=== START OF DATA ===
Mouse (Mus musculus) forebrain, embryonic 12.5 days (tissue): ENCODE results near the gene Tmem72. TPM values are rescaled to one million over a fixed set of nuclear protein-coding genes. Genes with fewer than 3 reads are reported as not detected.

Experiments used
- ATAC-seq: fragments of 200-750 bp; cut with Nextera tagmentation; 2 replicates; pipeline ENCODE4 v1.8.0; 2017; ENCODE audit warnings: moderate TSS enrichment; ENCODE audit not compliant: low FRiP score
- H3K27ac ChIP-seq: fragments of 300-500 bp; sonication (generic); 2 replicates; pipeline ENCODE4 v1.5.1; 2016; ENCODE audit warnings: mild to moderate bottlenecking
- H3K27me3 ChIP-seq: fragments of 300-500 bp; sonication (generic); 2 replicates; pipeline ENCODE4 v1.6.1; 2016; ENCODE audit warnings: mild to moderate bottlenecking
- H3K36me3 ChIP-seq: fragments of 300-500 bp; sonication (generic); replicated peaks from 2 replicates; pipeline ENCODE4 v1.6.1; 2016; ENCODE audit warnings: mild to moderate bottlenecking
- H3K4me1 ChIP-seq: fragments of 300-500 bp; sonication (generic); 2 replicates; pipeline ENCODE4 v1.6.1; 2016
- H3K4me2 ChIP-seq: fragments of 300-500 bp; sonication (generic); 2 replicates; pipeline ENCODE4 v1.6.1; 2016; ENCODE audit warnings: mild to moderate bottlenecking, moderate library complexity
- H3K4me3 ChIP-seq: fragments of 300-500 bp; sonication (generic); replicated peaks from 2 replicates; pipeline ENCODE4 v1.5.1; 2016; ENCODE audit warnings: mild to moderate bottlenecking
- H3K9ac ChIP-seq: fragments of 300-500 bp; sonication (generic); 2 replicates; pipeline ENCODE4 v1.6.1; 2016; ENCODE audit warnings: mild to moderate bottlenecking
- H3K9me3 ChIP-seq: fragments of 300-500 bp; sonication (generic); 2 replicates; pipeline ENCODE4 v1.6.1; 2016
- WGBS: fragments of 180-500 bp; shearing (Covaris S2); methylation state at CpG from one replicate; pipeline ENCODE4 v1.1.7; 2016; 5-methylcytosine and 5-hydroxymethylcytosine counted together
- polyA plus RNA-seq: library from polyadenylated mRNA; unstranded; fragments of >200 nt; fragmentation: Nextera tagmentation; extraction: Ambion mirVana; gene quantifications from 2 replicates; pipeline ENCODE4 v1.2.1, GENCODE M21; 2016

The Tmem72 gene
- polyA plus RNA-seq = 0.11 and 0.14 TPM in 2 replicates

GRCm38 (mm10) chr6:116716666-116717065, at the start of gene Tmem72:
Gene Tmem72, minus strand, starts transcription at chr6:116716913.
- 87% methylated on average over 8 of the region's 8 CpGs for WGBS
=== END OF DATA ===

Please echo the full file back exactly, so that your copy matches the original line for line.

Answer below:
Mouse (Mus musculus) forebrain, embryonic 12.5 days (tissue): ENCODE results near the gene Tmem72. TPM values are rescaled to one million over a fixed set of nuclear protein-coding genes. Genes with fewer than 3 reads are reported as not detected.

Experiments used
- ATAC-seq: fragments of 200-750 bp; cut with Nextera tagmentation; 2 replicates; pipeline ENCODE4 v1.8.0; 2017; ENCODE audit warnings: moderate TSS enrichment; ENCODE audit not compliant: low FRiP score
- H3K27ac ChIP-seq: fragments of 300-500 bp; sonication (generic); 2 replicates; pipeline ENCODE4 v1.5.1; 2016; ENCODE audit warnings: mild to moderate bottlenecking
- H3K27me3 ChIP-seq: fragments of 300-500 bp; sonication (generic); 2 replicates; pipeline ENCODE4 v1.6.1; 2016; ENCODE audit warnings: mild to moderate bottlenecking
- H3K36me3 ChIP-seq: fragments of 300-500 bp; sonication (generic); replicated peaks from 2 replicates; pipeline ENCODE4 v1.6.1; 2016; ENCODE audit warnings: mild to moderate bottlenecking
- H3K4me1 ChIP-seq: fragments of 300-500 bp; sonication (generic); 2 replicates; pipeline ENCODE4 v1.6.1; 2016
- H3K4me2 ChIP-seq: fragments of 300-500 bp; sonication (generic); 2 replicates; pipeline ENCODE4 v1.6.1; 2016; ENCODE audit warnings: mild to moderate bottlenecking, moderate library complexity
- H3K4me3 ChIP-seq: fragments of 300-500 bp; sonication (generic); replicated peaks from 2 replicates; pipeline ENCODE4 v1.5.1; 2016; ENCODE audit warnings: mild to moderate bottlenecking
- H3K9ac ChIP-seq: fragments of 300-500 bp; sonication (generic); 2 replicates; pipeline ENCODE4 v1.6.1; 2016; ENCODE audit warnings: mild to moderate bottlenecking
- H3K9me3 ChIP-seq: fragments of 300-500 bp; sonication (generic); 2 replicates; pipeline ENCODE4 v1.6.1; 2016
- WGBS: fragments of 180-500 bp; shearing (Covaris S2); methylation state at CpG from one replicate; pipeline ENCODE4 v1.1.7; 2016; 5-methylcytosine and 5-hydroxymethylcytosine counted together
- polyA plus RNA-seq: library from polyadenylated mRNA; unstranded; fragments of >200 nt; fragmentation: Nextera tagmentation; extraction: Ambion mirVana; gene quantifications from 2 replicates; pipeline ENCODE4 v1.2.1, GENCODE M21; 2016

The Tmem72 gene
- polyA plus RNA-seq = 0.11 and 0.14 TPM in 2 replicates

GRCm38 (mm10) chr6:116716666-116717065, at the start of gene Tmem72:
Gene Tmem72, minus strand, starts transcription at chr6:116716913.
- 87% methylated on average over 8 of the region's 8 CpGs for WGBS